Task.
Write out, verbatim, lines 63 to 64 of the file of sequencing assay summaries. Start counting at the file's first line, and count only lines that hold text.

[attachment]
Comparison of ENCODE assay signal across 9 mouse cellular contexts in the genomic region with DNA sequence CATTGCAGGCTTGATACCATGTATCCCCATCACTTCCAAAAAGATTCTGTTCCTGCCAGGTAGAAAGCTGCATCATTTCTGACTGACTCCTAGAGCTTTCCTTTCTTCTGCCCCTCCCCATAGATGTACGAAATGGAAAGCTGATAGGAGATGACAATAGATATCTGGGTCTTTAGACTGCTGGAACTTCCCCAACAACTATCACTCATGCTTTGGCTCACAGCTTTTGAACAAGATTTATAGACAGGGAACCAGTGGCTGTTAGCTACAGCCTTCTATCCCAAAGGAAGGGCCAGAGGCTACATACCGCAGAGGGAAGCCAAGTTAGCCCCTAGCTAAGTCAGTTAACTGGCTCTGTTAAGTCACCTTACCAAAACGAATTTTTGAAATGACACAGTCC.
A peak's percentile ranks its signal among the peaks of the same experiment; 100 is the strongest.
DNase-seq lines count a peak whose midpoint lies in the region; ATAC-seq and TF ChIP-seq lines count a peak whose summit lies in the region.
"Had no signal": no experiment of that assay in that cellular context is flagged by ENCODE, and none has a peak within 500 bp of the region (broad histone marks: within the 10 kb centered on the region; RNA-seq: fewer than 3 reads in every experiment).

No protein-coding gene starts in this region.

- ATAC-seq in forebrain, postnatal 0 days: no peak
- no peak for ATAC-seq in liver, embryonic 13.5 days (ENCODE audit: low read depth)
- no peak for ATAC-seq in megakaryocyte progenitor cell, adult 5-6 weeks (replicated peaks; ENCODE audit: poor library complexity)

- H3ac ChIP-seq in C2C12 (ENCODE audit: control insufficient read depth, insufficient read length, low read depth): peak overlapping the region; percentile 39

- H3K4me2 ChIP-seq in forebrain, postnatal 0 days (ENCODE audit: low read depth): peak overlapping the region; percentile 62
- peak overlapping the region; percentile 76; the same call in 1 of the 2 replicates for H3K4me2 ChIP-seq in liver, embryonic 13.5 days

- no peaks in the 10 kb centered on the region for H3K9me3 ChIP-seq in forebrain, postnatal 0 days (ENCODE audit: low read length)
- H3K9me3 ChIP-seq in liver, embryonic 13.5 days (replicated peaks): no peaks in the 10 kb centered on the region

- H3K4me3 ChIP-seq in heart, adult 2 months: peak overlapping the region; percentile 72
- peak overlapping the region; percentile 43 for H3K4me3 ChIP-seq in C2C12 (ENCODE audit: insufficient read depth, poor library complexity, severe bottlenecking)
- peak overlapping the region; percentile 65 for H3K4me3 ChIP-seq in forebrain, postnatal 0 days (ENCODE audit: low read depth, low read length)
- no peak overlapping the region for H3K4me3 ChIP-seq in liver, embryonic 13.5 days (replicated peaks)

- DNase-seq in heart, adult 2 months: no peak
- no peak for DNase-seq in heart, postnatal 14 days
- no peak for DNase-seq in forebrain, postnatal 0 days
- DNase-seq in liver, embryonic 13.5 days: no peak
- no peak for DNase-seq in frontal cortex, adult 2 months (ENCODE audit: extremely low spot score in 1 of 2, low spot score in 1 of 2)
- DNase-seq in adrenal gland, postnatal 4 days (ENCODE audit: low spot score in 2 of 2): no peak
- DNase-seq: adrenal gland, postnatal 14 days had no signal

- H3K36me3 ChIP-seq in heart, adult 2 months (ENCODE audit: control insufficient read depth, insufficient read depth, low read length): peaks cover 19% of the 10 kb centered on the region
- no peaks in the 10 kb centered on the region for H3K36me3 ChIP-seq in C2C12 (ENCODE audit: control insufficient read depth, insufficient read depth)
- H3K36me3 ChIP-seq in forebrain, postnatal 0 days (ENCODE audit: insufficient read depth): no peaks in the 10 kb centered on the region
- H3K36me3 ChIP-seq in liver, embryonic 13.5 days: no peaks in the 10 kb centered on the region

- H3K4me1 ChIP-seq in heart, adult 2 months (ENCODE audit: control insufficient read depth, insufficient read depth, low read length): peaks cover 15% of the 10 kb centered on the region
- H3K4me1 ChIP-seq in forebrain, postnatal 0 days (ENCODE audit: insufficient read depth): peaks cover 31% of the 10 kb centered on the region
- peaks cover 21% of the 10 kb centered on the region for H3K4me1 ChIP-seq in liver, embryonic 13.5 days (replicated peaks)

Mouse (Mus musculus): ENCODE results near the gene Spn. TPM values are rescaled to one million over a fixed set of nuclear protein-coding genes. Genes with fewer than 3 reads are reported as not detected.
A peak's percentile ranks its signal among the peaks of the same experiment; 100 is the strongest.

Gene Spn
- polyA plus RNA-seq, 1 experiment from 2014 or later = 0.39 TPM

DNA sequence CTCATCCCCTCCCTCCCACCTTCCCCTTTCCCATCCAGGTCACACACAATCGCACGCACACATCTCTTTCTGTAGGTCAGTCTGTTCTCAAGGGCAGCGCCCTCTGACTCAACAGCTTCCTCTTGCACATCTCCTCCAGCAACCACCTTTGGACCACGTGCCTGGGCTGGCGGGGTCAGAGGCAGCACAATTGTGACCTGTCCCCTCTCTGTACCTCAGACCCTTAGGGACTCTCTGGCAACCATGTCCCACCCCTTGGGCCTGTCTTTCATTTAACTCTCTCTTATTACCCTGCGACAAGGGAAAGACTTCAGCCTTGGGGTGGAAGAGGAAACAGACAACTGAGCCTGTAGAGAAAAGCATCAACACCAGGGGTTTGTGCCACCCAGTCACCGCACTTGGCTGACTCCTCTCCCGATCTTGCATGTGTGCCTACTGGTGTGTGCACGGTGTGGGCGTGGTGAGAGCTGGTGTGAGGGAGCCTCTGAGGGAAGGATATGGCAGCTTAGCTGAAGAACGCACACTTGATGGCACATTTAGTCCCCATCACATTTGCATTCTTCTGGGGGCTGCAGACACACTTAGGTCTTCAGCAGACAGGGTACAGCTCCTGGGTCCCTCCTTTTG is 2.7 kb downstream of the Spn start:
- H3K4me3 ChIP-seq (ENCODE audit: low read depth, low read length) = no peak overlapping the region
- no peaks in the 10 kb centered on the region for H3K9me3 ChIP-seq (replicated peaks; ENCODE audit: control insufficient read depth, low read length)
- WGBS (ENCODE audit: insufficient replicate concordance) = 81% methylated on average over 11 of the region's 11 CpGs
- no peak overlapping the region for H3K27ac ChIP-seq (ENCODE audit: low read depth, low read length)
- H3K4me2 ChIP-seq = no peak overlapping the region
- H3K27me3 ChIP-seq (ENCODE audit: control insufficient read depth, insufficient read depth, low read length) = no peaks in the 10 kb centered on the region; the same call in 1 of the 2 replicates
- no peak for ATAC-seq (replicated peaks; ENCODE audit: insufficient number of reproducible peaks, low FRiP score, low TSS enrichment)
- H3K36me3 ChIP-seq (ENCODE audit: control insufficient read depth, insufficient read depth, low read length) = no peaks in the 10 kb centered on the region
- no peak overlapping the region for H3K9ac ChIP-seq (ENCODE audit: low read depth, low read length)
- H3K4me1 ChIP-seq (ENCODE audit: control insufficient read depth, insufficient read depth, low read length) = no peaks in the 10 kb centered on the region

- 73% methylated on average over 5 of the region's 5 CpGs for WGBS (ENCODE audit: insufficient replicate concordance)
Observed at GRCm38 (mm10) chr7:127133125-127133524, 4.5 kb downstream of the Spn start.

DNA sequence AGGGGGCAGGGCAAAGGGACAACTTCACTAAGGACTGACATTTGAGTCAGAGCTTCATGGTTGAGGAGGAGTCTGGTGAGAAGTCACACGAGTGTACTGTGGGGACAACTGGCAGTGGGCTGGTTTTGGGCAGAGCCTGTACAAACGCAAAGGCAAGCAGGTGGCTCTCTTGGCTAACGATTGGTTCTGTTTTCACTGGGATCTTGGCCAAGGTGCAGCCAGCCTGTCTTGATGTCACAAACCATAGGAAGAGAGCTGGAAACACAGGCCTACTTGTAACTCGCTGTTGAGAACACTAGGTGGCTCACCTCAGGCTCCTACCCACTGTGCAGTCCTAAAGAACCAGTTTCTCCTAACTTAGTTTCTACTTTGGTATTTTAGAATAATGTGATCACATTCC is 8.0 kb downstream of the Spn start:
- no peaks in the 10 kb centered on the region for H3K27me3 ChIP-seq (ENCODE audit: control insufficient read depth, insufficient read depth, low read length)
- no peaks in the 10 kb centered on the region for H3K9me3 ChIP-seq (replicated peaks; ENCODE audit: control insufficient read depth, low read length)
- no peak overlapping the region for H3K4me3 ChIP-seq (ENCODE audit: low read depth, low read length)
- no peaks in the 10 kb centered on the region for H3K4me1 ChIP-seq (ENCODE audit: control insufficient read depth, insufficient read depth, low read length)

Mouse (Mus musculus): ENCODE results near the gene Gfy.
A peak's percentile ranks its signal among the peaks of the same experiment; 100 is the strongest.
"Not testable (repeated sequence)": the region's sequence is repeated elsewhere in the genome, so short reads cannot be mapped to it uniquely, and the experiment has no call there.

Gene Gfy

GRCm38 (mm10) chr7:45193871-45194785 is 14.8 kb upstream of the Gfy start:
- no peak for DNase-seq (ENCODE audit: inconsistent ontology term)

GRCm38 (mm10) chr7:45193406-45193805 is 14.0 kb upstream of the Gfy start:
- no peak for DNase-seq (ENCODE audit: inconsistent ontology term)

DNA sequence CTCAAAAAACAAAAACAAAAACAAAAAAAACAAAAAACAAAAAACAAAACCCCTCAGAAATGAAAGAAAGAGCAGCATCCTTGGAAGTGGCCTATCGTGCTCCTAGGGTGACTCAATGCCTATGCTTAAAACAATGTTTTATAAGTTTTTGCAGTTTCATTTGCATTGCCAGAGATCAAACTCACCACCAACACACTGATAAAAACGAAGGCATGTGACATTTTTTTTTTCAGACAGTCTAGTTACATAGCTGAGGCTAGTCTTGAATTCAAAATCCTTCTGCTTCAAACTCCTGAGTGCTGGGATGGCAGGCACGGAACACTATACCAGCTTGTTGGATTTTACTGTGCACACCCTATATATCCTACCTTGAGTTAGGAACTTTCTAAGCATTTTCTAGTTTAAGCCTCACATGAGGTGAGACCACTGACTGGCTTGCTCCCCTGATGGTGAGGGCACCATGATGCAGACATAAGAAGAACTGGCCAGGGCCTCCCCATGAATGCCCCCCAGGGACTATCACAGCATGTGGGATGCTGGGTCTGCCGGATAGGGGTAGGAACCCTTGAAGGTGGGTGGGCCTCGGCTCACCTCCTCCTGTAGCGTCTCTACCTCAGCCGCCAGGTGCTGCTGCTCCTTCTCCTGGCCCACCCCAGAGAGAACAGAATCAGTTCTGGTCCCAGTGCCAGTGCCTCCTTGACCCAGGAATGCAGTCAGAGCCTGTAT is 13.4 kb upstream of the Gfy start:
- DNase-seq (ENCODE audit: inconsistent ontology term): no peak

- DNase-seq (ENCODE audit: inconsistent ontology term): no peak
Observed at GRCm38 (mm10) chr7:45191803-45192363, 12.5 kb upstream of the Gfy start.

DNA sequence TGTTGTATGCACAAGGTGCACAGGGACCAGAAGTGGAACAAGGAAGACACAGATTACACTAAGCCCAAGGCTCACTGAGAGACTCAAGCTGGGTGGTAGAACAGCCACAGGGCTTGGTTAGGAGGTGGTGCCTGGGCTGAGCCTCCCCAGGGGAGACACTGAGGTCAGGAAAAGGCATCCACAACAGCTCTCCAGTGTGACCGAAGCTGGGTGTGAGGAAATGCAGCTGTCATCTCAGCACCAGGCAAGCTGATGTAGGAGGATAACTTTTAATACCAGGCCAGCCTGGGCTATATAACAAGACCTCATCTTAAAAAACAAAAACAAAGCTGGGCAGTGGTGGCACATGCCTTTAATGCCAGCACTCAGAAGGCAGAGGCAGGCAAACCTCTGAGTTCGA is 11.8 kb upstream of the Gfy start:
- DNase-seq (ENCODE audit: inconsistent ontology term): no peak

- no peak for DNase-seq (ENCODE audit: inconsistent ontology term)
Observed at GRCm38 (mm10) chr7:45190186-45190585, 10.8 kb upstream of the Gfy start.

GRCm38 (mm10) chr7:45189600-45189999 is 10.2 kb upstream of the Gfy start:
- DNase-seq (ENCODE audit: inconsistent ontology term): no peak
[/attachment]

- DNase-seq (ENCODE audit: inconsistent ontology term): no peak

- DNase-seq (ENCODE audit: inconsistent ontology term): no peak